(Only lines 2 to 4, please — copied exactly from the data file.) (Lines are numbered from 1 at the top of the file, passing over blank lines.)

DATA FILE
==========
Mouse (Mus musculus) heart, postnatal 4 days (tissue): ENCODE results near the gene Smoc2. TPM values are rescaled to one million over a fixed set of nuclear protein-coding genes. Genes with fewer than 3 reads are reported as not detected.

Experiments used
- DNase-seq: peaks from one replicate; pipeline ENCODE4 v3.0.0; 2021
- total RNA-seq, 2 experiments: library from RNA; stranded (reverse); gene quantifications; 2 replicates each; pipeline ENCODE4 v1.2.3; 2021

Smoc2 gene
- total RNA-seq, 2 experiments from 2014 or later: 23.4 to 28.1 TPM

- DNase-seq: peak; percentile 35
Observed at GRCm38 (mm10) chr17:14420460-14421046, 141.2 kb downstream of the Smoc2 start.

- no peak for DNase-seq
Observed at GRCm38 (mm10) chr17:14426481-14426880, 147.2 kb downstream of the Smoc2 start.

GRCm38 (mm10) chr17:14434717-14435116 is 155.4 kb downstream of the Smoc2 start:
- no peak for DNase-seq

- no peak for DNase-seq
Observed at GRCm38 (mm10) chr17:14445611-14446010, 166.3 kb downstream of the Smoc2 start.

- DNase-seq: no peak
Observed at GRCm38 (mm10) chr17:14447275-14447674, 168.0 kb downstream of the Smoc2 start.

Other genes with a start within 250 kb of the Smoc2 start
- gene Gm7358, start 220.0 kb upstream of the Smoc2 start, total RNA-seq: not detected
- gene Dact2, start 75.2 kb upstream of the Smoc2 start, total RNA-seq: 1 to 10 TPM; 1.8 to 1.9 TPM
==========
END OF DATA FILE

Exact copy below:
Experiments used
- DNase-seq: peaks from one replicate; pipeline ENCODE4 v3.0.0; 2021
- total RNA-seq, 2 experiments: library from RNA; stranded (reverse); gene quantifications; 2 replicates each; pipeline ENCODE4 v1.2.3; 2021